SPECIFIC DESCRIPTION OF THE INVENTION

In accordance with an embodiment of the present invention, a gas filter device is provided comprising a gas filter adapted to filter smoke, the gas filter having a first surface and an opposing second surface, the device having at least one wall (typically a side wall) comprising at least a portion of the second surface of the gas filter, wherein at least the portion of the wall allows gas to pass therethrough, the gas filter comprising at least one porous filter element comprising a hydrophobic retentive member, wherein the gas filter device is arranged to allow gas to pass through the filter and through the portion of the wall. In some embodiments, at least a portion of the wall is flexible, and the filter device is arranged to allow gas to pass through the filter and through the flexible portion if the wall.

In an embodiment of the gas filter device, the gas filter comprises at least two gas filters (preferably at least two smoke filters), the first and second gas filters each having a first surface and an opposing second surface, the device having at least two side walls, the first side wall comprising at least a portion of the second surface of the first gas filter, the second side wall comprising at least a portion of the second surface of the second gas filter, wherein the gas filter device is arranged to allow gas to pass through the filters and through the portions of the side walls.

In accordance with an embodiment of the present invention, a gas filter device is provided comprising a filter housing having an interior cavity, the housing having at least one wall, wherein at least a portion of the wall allows gas to pass therethrough, and a gas filter capable of filtering smoke comprising at least one porous filter element, wherein the filter element comprises a hydrophobic retentive member, and the gas filter device is arranged to allow gas to pass through the smoke filter and through the portion of the wall of the housing. In one embodiment, the filter element has an effective filtration area of at least about 12.9 cm2 (about 2 in2). Preferably, the hydrophobic retentive member comprises a microorganism- and/or virus-retentive member. In one preferred embodiment, the filter housing has at least one side wall substantially comprising a non-woven medium that allows gas to pass therethrough.

In an embodiment, a smoke filter device comprises a smoke filter comprising at least one porous filter element comprising a hydrophobic retentive member, the filter element having an effective filtration area of at least about 12.9 cm2 (about 2 in2), wherein the smoke filter device is capable of filtering smoke for at least about 3 minutes;of cumulative smoke with a reduction of gas flow of about 50% or less. The filter element can include at least a portion that is flexible. In another embodiment, the filter element is substantially inflexible.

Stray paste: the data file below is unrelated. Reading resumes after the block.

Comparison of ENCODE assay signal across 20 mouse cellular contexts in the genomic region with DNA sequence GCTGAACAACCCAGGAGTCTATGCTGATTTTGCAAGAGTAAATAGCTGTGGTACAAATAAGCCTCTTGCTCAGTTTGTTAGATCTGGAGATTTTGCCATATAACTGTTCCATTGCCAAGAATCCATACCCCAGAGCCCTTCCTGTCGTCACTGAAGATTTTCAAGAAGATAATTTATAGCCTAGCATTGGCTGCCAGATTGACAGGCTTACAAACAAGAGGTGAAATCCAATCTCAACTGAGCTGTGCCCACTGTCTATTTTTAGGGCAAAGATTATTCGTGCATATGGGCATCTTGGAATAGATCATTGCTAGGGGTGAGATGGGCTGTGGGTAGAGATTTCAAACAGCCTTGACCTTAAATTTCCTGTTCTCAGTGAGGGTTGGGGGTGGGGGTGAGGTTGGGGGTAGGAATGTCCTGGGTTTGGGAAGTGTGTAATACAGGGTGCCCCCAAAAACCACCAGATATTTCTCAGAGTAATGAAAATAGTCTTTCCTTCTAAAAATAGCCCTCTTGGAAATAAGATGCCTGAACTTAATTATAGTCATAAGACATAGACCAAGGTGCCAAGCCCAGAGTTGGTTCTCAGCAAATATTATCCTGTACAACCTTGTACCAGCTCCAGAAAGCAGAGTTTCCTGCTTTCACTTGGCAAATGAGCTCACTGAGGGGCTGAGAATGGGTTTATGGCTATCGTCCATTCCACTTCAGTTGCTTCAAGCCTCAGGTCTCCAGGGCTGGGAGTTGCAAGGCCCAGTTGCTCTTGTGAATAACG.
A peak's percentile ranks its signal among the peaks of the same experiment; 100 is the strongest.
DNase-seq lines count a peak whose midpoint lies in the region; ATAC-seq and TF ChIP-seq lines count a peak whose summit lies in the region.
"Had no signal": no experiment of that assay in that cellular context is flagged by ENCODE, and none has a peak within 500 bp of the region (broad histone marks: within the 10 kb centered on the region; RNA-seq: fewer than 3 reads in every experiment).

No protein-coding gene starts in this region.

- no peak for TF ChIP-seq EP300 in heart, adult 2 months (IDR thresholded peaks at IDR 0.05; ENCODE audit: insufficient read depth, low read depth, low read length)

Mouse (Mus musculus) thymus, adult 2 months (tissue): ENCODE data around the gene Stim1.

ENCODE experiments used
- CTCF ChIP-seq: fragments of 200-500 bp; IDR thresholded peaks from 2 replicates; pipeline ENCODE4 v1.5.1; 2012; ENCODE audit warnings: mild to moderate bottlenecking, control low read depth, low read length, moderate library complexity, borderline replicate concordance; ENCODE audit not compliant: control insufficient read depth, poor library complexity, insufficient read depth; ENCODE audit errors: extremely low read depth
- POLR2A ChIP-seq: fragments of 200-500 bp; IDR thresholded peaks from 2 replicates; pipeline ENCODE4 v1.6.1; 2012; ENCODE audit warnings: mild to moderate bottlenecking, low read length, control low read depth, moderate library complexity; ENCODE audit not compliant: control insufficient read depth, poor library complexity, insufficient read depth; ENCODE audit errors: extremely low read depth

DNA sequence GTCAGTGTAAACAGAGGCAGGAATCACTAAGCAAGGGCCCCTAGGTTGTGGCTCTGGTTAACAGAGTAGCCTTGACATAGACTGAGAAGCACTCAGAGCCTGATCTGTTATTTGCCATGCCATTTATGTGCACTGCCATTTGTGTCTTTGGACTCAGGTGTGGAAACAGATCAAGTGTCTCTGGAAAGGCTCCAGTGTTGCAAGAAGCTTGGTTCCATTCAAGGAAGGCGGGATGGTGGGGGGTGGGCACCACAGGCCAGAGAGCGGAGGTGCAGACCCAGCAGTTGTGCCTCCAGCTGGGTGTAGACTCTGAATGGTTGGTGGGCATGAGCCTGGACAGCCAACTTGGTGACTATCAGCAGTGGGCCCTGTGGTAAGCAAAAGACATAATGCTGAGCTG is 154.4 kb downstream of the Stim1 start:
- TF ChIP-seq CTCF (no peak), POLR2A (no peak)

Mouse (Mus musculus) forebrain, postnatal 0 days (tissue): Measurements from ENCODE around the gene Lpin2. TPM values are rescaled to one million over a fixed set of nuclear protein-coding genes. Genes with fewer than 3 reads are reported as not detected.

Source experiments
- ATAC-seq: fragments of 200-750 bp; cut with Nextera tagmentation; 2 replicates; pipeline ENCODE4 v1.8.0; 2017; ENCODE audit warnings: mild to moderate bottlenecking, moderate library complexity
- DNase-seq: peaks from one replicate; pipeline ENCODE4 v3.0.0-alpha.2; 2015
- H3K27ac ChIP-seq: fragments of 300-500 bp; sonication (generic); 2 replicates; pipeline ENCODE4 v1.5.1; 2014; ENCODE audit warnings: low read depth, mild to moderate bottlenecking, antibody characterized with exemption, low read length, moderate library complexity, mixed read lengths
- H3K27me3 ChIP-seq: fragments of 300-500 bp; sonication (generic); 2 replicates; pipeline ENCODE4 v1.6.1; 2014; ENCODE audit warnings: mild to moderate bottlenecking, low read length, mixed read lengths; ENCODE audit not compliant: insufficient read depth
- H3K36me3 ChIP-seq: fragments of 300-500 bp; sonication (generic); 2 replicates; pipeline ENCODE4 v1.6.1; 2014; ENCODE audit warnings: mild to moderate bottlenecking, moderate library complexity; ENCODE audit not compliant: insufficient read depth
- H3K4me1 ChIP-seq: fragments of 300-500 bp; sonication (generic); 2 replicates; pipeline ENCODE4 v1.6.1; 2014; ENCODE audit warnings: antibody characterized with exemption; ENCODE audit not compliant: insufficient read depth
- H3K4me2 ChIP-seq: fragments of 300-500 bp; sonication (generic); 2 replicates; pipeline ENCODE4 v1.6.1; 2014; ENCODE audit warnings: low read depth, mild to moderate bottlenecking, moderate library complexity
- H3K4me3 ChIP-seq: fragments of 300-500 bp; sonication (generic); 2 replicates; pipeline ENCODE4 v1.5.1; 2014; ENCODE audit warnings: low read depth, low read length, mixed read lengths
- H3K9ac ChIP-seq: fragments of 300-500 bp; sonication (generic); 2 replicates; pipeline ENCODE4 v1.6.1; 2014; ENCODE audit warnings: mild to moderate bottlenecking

Typically, the gas filter comprises a smoke filter including at least one additional element such as a prefilter element and/or an odor-reducing element that also allow gas to pass therethrough. In an embodiment, the smoke filter prevents the passage of bacteria therethrough.

In some embodiments, the gas filter device comprises a housing having at least first and second side walls, wherein at least a portion of each of the two side walls is flexible, and allows gas to pass therethrough, and at least first and second smoke filters, each smoke filter comprising at least one porous filter element, each porous filter element comprising a hydrophobic retentive member, wherein the device is arranged to allow a portion of gas to pass through the first smoke filter and the first side wall, and allow a portion of gas to pass through the second smoke filter and the second side wall. In a preferred embodiment, the first and second smoke filters each include at least one additional element such as a prefilter element and/or an odor-reducing element. In some embodiments, the first and second side walls of the filter housing substantially comprise a non-woven medium that allows gas to pass therethrough.

In accordance with another embodiment of the invention, a smoke filter arrangement that allows gas to pass therethrough is provided comprising a first smoke filter, the first smoke filter comprising a first porous element comprising a hydrophobic retentive member, a prefilter element and/or an additional element comprising an odor-reducing medium; and a second smoke filter, the second smoke filter comprising a second porous filter element comprising a hydrophobic retentive member, a prefilter element and/or an additional element comprising an odor-reducing medium. In an embodiment, the retentive member also comprises a prefilter clement, and the smoke filter(s) comprise a porous element comprising a hydrophobic retentive member/prefilter and an additional element comprising an odor-reducing medium.